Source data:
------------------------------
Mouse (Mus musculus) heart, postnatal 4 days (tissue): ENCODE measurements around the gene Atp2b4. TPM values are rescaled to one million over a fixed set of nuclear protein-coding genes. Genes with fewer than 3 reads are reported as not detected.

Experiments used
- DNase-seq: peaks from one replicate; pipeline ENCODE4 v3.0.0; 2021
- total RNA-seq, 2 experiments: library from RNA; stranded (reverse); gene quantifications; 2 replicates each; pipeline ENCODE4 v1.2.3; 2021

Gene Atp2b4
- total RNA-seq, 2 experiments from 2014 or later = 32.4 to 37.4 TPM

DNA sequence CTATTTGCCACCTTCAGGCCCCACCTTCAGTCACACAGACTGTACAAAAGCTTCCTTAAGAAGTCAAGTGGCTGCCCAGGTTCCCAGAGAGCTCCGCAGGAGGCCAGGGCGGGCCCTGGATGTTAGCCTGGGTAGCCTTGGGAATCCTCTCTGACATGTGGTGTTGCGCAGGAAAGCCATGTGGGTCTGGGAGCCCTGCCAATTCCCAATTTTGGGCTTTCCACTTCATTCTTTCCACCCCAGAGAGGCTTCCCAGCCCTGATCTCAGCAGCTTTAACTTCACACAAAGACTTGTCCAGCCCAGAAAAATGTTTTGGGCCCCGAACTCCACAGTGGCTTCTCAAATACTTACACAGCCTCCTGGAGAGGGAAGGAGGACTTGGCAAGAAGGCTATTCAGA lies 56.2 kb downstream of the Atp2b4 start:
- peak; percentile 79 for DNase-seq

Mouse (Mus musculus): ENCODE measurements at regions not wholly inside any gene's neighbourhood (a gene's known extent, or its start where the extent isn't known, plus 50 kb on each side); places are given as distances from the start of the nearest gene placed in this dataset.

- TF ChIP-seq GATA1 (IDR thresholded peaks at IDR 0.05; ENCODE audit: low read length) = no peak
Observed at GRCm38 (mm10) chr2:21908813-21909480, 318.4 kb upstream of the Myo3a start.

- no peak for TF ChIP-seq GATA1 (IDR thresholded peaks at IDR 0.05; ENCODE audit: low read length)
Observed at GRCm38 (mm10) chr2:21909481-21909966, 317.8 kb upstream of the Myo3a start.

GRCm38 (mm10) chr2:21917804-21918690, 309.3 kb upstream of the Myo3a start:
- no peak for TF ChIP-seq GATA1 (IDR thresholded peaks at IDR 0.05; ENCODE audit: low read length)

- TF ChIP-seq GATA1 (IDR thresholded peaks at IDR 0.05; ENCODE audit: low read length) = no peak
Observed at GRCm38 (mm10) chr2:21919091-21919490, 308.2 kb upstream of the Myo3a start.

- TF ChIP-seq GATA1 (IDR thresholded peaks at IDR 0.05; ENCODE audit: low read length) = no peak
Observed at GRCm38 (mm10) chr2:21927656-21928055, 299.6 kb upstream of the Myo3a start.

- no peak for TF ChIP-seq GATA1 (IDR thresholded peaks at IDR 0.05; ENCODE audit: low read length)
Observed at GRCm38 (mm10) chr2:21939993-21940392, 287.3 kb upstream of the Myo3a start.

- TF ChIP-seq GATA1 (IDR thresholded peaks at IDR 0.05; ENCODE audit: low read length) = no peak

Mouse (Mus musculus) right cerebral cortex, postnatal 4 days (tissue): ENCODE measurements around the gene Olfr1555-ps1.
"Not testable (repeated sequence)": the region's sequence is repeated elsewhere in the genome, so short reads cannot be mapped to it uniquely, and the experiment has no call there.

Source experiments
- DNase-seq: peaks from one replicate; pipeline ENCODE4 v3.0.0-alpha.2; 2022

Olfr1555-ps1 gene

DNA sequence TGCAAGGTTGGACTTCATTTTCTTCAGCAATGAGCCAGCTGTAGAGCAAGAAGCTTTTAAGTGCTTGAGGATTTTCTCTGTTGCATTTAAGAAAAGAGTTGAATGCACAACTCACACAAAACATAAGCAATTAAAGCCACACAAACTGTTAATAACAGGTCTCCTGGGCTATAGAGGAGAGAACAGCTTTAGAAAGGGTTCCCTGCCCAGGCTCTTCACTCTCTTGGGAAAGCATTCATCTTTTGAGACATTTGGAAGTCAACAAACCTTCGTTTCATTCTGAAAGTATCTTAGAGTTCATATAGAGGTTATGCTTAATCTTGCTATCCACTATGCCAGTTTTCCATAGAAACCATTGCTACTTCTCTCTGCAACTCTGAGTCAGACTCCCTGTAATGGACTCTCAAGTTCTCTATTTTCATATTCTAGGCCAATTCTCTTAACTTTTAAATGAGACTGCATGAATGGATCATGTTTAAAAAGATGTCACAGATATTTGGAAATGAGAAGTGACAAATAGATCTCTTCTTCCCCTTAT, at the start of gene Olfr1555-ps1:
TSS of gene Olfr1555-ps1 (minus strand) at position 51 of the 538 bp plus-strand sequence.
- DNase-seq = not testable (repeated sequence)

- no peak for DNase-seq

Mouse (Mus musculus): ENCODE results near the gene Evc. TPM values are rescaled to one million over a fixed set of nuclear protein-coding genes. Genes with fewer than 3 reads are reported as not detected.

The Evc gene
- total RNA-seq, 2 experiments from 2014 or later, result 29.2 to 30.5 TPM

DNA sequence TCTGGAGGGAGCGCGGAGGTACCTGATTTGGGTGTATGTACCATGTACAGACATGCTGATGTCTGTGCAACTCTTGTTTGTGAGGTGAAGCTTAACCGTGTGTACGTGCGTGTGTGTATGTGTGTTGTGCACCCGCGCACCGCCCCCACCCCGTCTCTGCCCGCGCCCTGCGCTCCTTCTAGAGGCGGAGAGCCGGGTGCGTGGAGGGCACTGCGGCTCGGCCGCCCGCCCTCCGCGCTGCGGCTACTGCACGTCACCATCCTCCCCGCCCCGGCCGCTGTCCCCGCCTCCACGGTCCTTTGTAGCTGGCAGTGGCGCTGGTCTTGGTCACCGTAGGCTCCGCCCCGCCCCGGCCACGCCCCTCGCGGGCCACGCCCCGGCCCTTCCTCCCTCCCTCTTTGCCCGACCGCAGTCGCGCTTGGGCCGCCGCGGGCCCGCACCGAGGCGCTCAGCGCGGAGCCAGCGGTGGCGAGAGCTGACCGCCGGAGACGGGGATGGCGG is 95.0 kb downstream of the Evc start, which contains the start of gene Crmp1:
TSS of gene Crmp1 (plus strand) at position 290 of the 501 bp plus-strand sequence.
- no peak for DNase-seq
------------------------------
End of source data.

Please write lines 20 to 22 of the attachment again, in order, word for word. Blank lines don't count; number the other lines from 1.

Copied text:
- no peak for TF ChIP-seq GATA1 (IDR thresholded peaks at IDR 0.05; ENCODE audit: low read length)
Observed at GRCm38 (mm10) chr2:21939993-21940392, 287.3 kb upstream of the Myo3a start.

- TF ChIP-seq GATA1 (IDR thresholded peaks at IDR 0.05; ENCODE audit: low read length) = no peak